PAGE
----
Former financial adviser sentenced to 7 years for defrauding clients
'The man is a snake in a suit, a predator. He stole the future of so many people'
A former Ottawa financial adviser has been sentenced to seven years in prison for defrauding 19 investors, many of them close friends, of $2.8 million.
Justice Robert Maranger said Jacques Scribnock's "selfish greed" caused him to concoct an elaborate scheme of "shell companies" under the names Magna Securities and Stone Securities to defraud close friends — even family members — of their life savings.
The frauds took place over a four-year period, starting in 2008.
The hardest thing was not just the money, but the betrayal.- Richard Meehan, fraud victim
Richard Meehan was one of more than a dozen former clients who came to court for the sentencing.
Meehan was Scribnock's personal trainer before becoming a friend and client.
"The hardest thing was not just the money but the betrayal after knowing this person, this fraudster, for over 15 years. That's what hurts the most," Meehan said.
Stolen money paid for lavish lifestyle
Scribnock was arrested in 2013, about six months after Ottawa police started receiving complaints from investors, and launched an investigation.
Many of the investors had been close personal friends of Scribnock, who had also referred their friends and family members to him.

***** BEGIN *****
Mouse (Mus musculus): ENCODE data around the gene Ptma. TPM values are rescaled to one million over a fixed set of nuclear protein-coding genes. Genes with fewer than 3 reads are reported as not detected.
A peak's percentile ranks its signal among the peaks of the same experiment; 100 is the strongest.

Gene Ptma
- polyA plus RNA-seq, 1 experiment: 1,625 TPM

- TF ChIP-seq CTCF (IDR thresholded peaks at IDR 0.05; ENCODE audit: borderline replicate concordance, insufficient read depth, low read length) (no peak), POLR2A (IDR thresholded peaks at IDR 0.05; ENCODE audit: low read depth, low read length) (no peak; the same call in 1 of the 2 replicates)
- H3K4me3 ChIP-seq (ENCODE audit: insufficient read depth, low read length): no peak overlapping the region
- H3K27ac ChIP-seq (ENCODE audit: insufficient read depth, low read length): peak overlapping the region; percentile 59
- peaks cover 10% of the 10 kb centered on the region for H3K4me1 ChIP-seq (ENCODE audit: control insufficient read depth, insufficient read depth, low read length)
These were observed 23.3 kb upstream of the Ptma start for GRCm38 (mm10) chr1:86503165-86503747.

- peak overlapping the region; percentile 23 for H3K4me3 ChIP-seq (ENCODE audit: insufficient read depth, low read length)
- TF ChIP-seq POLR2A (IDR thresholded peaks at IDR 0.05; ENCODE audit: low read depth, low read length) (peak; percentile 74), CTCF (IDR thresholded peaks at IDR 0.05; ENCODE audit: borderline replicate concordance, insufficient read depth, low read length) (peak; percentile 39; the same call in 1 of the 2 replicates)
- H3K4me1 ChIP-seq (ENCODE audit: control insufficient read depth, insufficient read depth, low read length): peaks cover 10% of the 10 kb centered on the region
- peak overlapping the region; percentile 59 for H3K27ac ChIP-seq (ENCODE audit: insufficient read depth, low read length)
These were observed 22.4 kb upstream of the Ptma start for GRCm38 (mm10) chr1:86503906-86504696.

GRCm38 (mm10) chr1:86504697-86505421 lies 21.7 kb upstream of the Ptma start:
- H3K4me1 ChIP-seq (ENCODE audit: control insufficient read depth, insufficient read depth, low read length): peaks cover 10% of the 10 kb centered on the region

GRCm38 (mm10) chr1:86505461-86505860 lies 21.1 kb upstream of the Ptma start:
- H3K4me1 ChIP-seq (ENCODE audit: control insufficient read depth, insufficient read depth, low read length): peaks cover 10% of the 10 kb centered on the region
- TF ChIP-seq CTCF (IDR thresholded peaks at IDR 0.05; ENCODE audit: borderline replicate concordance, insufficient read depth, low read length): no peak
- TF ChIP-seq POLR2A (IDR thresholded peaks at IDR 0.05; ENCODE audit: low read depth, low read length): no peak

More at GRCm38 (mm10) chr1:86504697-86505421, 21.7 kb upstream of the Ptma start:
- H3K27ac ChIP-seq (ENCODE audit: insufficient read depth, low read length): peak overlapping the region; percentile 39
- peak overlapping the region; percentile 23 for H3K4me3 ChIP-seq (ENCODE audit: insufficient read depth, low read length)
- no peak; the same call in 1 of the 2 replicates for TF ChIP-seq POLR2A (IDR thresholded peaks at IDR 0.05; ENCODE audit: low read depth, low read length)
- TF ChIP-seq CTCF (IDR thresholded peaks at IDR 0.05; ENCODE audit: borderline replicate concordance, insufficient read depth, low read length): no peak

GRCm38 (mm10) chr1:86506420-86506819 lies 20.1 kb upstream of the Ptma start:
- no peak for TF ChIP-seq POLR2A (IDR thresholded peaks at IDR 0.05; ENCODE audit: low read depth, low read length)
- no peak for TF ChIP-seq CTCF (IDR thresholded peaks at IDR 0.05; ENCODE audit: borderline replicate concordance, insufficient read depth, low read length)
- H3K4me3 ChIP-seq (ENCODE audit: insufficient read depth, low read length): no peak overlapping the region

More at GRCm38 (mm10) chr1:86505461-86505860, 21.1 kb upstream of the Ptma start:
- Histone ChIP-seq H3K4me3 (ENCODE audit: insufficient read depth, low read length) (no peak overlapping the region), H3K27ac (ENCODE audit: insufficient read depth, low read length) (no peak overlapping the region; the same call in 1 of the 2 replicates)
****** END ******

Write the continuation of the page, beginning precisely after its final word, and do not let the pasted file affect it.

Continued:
Susan Brownrigg says she, her elderly parents, as well as several siblings invested their money with Scribnock and lost it all.
"The man is a snake in a suit, a predator. He stole the future of so many people. Our family has been damaged irreparably," Brownrigg said, outside court.
The man is a snake, and a predator.-Susan Brownrigg, fraud victim
"The guy took those cheques and put them in his own private bank account. He forged her signature on documents. How do you bounce back when you are 83, 84 [years old]? You know you are frail, you believe in people, you trust people and he charmed people, he really did, including us by the way," Linda Brownrigg said.
Scribnock even defrauded his cousin, Diane McMartin. Her advice to other investors is not use a friend or family member as a financial planner.
"But I would encourage people to go with investors that are in a good, big company … not a small person who is trying to make it for himself.
The judge also ordered Scribnock to pay restitution to the victims, although many of them believe they'll never get their money back.